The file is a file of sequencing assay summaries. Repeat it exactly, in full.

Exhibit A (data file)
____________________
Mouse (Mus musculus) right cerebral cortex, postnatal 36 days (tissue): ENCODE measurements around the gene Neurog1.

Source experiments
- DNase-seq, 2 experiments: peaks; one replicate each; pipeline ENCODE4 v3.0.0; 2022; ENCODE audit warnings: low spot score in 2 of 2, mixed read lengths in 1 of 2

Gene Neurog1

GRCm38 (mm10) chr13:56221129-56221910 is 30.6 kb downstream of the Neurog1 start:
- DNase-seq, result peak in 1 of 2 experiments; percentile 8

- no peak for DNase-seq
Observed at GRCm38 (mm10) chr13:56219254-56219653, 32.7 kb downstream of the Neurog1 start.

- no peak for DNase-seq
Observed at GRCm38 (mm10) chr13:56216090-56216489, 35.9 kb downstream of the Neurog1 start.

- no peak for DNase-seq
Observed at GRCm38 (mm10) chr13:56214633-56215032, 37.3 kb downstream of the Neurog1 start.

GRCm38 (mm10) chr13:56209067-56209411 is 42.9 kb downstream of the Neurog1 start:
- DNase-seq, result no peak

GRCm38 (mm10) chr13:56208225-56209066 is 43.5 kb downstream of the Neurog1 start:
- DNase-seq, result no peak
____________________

Mouse (Mus musculus) right cerebral cortex, postnatal 36 days (tissue): ENCODE measurements around the gene Neurog1.

Source experiments
- DNase-seq, 2 experiments: peaks; one replicate each; pipeline ENCODE4 v3.0.0; 2022; ENCODE audit warnings: low spot score in 2 of 2, mixed read lengths in 1 of 2

Gene Neurog1

GRCm38 (mm10) chr13:56221129-56221910 is 30.6 kb downstream of the Neurog1 start:
- DNase-seq, result peak in 1 of 2 experiments; percentile 8

- no peak for DNase-seq
Observed at GRCm38 (mm10) chr13:56219254-56219653, 32.7 kb downstream of the Neurog1 start.

- no peak for DNase-seq
Observed at GRCm38 (mm10) chr13:56216090-56216489, 35.9 kb downstream of the Neurog1 start.

- no peak for DNase-seq
Observed at GRCm38 (mm10) chr13:56214633-56215032, 37.3 kb downstream of the Neurog1 start.

GRCm38 (mm10) chr13:56209067-56209411 is 42.9 kb downstream of the Neurog1 start:
- DNase-seq, result no peak

GRCm38 (mm10) chr13:56208225-56209066 is 43.5 kb downstream of the Neurog1 start:
- DNase-seq, result no peak